Go Premium for a chance to win a PS4. Enter to Win

x
  • Status: Solved
  • Priority: Medium
  • Security: Public
  • Views: 651
  • Last Modified:

xfs configuration : xfs trouble shooting - particulary when it fails to start

I have Red Hat Linux 8.0 installed on my system(Pentium 4 standalone worstation) . I configured it to boot in graphical mode by default (runlevel 5 for init). My problem is :-----

My X-Server fails to start and thus the desktop does not arrive. It gives the message which tells it could not start the X-Font Server properly and thus cannot start the X-Display. Moreover It does not let me boot up in text mode as the screen keeps on switching bwteen text mode screen and half opened graphical display, both being unstable and transient(not allowing me enough time on the text mode screen to authenticate). Consequently I cannot access my system at all.

How can I prevent the X-Server from trying the start?(And thus get rid of this problem) How can I rescue the system without reinstalling it?(I have some very importane data inside it, which i cannot afford to loose). How can I configure my X-Font server(xfs man entry was not much help)? Is it possible to configure my system in a way, such that it boots up only in text mode? How do I achieve that without reinstallation?

Please give me Red Hat Linux 8.0 specific answers if possible as there exists a lot of fragmentation in the linux world. Pl. help.urgent.
0
ray_pro2
Asked:
ray_pro2
2 Solutions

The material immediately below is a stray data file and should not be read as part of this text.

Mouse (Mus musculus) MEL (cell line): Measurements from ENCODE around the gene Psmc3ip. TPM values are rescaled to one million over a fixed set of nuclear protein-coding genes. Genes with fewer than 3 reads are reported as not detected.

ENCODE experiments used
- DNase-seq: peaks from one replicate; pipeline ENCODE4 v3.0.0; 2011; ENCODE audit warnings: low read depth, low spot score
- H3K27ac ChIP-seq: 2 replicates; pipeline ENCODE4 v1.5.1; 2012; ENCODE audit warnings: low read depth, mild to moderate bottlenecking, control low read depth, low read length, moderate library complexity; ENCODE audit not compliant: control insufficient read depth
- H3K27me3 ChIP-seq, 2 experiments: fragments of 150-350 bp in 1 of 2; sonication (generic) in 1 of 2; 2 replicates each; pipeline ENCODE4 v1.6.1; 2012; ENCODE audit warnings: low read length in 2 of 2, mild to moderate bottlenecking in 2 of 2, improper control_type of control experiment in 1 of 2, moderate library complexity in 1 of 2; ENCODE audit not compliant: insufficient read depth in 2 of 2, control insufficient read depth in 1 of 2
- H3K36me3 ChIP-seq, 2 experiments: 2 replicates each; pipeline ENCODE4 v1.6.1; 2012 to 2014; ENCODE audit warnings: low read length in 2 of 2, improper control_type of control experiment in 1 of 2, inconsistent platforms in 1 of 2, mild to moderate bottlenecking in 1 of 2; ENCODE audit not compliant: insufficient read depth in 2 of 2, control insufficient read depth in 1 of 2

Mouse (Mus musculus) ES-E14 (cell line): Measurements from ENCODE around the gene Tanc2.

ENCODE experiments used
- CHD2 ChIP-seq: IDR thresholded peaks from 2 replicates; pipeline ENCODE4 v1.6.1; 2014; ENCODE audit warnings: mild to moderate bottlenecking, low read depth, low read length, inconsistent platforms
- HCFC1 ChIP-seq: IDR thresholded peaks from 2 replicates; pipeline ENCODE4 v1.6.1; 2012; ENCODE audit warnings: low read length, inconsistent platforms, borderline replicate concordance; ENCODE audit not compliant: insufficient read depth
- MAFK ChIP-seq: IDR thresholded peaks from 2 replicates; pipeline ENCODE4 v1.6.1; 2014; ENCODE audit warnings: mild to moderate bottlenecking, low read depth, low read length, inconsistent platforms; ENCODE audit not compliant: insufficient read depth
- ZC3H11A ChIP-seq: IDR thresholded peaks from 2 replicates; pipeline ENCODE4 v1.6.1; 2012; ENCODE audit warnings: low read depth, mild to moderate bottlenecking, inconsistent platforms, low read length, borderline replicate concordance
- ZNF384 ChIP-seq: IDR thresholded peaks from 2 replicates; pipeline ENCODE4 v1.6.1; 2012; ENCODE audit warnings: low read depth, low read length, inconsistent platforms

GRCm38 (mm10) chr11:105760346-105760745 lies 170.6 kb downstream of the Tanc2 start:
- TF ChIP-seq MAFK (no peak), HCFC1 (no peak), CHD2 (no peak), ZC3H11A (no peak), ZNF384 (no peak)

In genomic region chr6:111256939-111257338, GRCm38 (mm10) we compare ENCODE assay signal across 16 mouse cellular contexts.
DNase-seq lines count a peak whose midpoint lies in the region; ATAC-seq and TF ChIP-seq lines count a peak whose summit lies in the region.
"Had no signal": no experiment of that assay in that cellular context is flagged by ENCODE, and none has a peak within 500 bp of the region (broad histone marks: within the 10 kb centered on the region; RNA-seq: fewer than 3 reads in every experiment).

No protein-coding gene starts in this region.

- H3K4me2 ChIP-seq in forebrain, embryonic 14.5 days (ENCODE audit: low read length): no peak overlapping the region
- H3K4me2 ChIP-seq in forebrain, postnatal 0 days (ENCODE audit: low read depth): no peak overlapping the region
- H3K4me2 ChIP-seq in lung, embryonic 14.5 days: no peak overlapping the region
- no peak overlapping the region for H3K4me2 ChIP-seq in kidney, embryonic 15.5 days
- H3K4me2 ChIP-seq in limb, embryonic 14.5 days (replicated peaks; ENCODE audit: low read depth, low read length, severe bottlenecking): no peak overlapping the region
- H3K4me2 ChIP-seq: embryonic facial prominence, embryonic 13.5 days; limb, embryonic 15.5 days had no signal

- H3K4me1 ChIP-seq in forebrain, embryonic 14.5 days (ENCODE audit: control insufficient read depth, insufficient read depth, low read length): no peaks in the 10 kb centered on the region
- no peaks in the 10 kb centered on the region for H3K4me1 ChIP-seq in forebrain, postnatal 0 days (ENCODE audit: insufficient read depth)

jlevieCommented:
To have the system start up in text mode you simply need to edit /etc/inittab and set:

id:3:initdefault:

near the top of the file. This edit can be done with vi, emacs, or xemacs while the system is running by switching to an alternate console (Ctrl-Alt-F2) or from a boot to single user mode. Follow the edit with a reboot and it'll come up in text mode.

There can be any number of reasons why xfs is failing to start. One common problem occurs when the permissions on /tmp get changed from mode 1777 (drwxrwxrwt). I assume that this was working before and it might be helpful to know what might have happened or been changed just before the problem was noticed.
0
 
gheistCommented:
xfs logs some things to syslog daemon facility, examine /etc/syslog.conf, to find log file
0

Featured Post

Technology Partners: We Want Your Opinion!

We value your feedback.

Take our survey and automatically be enter to win anyone of the following:
Yeti Cooler, Amazon eGift Card, and Movie eGift Card!

Tackle projects and never again get stuck behind a technical roadblock.
Join Now